Bob Dylan's Highway 61 Revisited, Revisited



“It’s very tiring having other people tell you how much they dig you, if you yourself don’t dig you.”

Dylan was getting sick of Dylan, when everyone else wanted more Dylan. Upon returning from a tour in England dissatisfied and drained, Dylan unleashed a 20-page "long piece of vomit" which would be condensed into Like a Rolling Stone, rediscovering Dylan's love of writing music. Rather than shying away from the limelight, Dylan straight up changed his style up and released his second album of 1965, introducing an all new electric sound, much to the chagrin of all his fans. The album that kickstarted the 60s was met with resounding boos at the Newport Folk Festival.


Dylan's sixth studio album Highway 61 Revisited was his first foray into a fully electric sound, a big departure from the signature acoustic-only lineup Dylan had perfected since his arrival on the Greenwich Village folk scene at the turn of the decade. Fifty five years later and the album is regarded as one of Dylan's finest, and one of the most influential albums of all time.


Bruce Springsteen described the album opening track Like a Rolling Stone a "snare shot (that) sounded like somebody'd kicked open the door to your mind." The pace never drops for the entirety of the 51 minute runtime, without a single weak track. It would be easy to say Dylan hit his peak with Highway but the truth is that that didn't happen until the 80s. Combining Dylan's penchant for storytelling and the surreal, each song weaves its own bizarre narrative, complete with appearances from Jack the Ripper, an argument involving God and Abraham, Napoleon and a fight between Ezra Pound and T.S Eliot.


Named after the highway that runs from Dylan's hometown of Duluth in Minnesota down to New Orleans and the rest of the southern cities rich in musical heritage. A blues and country pilgrimage, Highway 61 passes through birthplaces and homes of countless influential musicians including Elvis Presley, Muddy Waters and Son House. Dylan's strong affinity to the road made it a perfect fit for the album, a departure from his homegrown acoustic style, touching on various genres and branching into new directions.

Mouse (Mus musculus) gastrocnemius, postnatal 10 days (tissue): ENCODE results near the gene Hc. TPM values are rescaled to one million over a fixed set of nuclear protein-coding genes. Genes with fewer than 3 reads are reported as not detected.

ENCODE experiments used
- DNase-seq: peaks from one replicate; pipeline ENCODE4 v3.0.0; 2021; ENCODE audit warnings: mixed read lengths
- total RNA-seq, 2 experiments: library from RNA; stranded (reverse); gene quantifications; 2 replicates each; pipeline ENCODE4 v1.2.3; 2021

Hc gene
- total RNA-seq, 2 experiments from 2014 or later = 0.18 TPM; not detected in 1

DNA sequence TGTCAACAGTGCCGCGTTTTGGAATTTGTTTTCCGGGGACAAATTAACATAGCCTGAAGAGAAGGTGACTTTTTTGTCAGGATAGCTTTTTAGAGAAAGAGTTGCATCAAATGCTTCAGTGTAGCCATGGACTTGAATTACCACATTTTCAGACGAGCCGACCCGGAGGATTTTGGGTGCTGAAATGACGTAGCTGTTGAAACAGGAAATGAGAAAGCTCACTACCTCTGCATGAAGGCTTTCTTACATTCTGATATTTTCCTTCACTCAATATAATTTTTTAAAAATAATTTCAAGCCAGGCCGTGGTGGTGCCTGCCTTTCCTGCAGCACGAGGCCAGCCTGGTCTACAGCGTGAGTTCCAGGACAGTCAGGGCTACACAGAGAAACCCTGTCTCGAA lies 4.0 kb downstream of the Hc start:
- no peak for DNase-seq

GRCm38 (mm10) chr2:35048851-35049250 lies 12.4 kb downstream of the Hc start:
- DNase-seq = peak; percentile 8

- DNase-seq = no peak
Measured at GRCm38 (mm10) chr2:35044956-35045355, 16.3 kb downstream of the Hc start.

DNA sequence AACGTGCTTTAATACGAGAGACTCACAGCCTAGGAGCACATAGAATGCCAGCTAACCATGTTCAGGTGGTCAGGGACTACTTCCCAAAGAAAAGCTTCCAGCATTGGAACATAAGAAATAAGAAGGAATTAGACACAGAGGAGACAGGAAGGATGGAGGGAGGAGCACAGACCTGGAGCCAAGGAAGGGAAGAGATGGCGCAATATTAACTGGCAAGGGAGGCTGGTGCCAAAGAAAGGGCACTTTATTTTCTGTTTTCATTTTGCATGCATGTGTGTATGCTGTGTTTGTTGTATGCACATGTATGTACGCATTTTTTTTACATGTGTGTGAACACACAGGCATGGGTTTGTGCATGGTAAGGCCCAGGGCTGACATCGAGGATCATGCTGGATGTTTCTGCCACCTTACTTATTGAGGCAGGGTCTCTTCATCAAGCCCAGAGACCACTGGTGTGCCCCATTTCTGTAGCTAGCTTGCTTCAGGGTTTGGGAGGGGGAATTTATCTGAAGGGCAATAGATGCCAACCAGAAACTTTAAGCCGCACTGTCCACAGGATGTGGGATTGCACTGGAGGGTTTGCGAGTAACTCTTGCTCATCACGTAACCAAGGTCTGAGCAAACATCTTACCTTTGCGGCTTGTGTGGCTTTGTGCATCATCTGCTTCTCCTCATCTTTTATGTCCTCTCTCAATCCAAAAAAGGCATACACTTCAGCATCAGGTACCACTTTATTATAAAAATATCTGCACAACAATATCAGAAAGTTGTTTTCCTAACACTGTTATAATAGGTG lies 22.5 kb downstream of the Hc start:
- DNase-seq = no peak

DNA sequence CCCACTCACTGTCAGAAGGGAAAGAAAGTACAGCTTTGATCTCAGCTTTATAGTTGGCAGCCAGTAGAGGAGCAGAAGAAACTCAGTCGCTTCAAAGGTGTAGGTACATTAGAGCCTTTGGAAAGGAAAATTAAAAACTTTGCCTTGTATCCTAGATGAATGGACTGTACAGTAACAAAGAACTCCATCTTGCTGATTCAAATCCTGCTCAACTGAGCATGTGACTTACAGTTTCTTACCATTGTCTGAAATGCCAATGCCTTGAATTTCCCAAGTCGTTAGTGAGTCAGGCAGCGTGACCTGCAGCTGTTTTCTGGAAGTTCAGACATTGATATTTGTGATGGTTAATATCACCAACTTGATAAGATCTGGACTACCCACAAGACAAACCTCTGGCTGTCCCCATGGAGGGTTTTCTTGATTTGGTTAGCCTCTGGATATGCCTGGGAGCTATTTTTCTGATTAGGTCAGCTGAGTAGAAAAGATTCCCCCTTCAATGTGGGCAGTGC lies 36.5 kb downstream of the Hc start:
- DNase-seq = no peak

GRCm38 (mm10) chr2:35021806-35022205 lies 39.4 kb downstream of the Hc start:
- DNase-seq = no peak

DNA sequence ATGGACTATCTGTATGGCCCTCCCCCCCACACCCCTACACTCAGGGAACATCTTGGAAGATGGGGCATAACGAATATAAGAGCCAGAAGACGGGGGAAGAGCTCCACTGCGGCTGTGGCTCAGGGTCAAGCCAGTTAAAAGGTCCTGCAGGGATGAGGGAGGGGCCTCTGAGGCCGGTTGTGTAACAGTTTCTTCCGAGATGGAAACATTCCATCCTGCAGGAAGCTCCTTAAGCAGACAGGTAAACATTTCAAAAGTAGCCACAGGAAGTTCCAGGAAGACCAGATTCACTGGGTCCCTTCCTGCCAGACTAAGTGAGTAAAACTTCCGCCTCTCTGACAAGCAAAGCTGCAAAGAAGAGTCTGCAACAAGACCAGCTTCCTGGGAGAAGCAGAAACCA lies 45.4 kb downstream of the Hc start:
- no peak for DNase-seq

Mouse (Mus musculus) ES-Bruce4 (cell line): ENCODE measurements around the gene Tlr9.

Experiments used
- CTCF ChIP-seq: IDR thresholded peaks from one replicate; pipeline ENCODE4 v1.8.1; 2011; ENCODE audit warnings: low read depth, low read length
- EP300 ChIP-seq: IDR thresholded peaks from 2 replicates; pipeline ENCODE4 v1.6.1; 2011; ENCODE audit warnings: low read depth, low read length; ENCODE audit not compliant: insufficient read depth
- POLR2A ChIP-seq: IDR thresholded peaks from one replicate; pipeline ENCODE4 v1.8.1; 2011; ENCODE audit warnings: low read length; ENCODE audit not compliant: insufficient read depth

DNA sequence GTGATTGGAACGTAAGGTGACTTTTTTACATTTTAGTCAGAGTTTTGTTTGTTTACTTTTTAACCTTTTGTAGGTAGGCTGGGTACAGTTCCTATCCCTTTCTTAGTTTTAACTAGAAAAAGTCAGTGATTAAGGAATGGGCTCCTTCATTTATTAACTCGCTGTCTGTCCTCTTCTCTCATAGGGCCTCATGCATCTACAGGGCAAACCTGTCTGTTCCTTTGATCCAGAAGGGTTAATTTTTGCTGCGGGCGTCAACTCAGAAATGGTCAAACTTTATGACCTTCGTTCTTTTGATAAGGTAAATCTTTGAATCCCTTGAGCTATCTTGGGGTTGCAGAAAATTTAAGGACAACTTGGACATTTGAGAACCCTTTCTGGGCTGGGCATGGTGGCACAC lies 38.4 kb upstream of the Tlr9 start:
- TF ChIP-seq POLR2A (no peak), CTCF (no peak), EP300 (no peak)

Having already established himself as a voice of protest and dissatisfaction of America, Highway 61 perfectly captures the political and social chaos that defined the 1960s. Combining his stinging vocals and sharp lyrics with driving blues music, Dylan delivers an album that hits on every front. With a backing band on every track save the last one; Desolation Row, Dylan returns to his acoustic folk beginnings and closes the album with an 11-minute poetic piece with only his voice, acoustic guitar and harmonia occupying the sound. This alone contributed to his winning of the Nobel Prize for Literature in 2016.


Upon finishing the album and the subsequent release to almost universal acclaim, Dylan was happy at last: "I like the sound – I like what I’m doing now. They can boo until the end of time. I know that the music is real, more real than the boos.” 55 years later and the album still holds up, Rolling Stone magazine declaring the album number four in their 500 Greatest Albums of All Time and placing Like a Rolling Stone at number one in the 500 Greatest Songs of All Time. Nobody is booing, Dylan.


Settling for a top 5 track listing of the album is futile, so here's a top 9; the entire album:


- Like a Rolling Stone

- Tombstone Blues

- It Takes a Lot to Laugh, It Takes a Train to Cry

- From a Buick 6

- Ballad of a Thin Man

- Queen Jane Approximately

- Highway 61 Revisited

- Just Like Tom Thumb's Blues

- Desolation Row